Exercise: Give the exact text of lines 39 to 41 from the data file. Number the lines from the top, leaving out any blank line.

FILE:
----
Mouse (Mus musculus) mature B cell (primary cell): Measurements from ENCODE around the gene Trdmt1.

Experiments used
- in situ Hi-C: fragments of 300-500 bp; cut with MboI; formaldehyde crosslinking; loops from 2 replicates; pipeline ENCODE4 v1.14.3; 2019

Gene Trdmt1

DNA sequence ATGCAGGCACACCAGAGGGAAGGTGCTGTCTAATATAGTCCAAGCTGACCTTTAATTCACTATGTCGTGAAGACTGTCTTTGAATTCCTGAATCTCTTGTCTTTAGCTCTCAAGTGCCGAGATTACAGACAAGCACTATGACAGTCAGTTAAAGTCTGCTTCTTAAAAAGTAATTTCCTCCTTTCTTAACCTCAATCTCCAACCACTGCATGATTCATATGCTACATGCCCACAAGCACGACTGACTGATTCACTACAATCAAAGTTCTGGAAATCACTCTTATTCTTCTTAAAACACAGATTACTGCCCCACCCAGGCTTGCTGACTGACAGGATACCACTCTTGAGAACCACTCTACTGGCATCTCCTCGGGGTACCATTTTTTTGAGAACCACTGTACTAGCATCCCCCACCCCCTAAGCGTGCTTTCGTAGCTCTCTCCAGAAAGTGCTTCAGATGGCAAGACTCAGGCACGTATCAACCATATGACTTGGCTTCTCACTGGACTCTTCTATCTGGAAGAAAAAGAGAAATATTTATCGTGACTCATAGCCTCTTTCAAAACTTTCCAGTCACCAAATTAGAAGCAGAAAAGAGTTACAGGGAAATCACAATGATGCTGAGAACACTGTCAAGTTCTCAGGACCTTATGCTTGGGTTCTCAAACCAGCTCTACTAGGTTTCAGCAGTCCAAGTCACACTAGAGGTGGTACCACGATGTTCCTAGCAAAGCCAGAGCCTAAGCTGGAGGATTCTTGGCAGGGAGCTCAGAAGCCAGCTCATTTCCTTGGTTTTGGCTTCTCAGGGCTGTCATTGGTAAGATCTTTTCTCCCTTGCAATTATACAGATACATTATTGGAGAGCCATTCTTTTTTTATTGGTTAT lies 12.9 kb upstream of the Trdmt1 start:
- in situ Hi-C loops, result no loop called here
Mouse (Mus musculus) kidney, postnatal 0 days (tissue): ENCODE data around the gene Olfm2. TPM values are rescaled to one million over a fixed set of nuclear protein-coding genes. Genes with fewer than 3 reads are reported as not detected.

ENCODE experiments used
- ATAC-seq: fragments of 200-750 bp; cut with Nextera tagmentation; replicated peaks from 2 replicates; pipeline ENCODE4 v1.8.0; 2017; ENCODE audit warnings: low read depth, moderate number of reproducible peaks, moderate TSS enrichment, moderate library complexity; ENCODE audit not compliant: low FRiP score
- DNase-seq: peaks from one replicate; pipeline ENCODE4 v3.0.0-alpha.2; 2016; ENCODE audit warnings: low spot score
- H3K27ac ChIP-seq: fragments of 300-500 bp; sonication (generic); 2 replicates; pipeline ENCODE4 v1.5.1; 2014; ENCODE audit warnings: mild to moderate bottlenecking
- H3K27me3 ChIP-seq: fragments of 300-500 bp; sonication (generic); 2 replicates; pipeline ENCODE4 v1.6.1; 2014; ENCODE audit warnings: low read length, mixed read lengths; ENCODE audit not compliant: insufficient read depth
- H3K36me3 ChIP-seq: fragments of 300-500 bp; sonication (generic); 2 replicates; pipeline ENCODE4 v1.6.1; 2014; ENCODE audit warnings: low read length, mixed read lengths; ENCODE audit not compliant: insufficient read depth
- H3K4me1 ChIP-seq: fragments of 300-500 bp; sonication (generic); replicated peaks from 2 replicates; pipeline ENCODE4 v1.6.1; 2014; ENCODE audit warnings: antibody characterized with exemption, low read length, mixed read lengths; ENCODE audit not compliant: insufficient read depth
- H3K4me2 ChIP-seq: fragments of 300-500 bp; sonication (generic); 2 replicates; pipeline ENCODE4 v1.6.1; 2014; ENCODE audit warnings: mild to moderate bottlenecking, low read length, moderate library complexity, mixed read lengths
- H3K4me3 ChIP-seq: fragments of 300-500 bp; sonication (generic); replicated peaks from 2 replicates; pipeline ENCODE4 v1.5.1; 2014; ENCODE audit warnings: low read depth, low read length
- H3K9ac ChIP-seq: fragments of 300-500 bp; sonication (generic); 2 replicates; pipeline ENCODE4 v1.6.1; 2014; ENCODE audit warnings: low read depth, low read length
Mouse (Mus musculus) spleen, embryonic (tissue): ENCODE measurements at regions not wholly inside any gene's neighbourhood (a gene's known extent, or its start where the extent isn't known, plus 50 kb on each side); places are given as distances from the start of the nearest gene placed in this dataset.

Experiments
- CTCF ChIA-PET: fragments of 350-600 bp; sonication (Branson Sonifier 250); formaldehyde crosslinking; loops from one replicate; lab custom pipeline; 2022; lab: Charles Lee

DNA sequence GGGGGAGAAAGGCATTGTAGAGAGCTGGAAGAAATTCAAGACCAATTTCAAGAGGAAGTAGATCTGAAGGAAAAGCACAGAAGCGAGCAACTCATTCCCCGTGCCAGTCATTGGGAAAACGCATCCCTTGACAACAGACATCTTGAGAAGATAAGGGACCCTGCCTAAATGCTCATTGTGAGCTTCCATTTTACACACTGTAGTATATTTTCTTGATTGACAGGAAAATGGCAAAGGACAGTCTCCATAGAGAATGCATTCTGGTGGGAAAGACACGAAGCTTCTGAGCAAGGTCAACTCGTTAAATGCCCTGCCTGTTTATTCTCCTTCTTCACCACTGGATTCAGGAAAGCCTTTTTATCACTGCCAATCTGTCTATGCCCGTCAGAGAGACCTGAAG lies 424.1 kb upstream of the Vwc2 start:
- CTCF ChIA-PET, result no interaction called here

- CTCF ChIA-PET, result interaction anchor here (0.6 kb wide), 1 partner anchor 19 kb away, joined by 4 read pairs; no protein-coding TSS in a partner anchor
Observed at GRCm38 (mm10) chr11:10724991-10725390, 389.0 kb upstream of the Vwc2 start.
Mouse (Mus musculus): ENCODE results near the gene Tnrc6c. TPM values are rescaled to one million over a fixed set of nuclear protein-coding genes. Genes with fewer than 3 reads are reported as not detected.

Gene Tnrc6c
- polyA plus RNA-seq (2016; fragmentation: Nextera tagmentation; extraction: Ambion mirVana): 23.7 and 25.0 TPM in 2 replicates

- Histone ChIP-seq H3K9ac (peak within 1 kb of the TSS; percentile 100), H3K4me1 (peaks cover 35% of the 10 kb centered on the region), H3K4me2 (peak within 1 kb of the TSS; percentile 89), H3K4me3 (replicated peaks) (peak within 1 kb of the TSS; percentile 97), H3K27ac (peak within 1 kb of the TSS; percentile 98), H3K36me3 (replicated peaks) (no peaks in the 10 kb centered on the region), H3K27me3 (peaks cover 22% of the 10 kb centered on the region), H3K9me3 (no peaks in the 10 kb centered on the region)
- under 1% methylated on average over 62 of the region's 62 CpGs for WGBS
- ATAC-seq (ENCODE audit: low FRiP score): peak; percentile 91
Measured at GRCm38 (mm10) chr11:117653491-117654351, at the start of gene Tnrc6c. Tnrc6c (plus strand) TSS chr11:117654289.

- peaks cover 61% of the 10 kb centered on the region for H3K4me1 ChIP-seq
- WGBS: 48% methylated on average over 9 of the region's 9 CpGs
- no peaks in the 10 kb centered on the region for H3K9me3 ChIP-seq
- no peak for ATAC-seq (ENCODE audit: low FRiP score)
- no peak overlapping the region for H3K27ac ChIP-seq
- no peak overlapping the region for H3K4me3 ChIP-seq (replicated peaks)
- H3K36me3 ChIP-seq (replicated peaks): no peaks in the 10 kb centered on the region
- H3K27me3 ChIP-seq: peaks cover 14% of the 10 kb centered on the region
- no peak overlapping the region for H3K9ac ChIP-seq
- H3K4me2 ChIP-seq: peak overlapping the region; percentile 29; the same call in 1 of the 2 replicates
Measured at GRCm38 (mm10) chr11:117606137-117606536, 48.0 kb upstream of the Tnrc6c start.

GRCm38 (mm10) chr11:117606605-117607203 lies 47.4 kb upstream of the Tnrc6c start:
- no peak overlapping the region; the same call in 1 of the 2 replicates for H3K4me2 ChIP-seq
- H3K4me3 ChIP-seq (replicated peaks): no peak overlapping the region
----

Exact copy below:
- H3K27me3 ChIP-seq: peaks cover 14% of the 10 kb centered on the region
- no peak overlapping the region for H3K9ac ChIP-seq
- H3K4me2 ChIP-seq: peak overlapping the region; percentile 29; the same call in 1 of the 2 replicates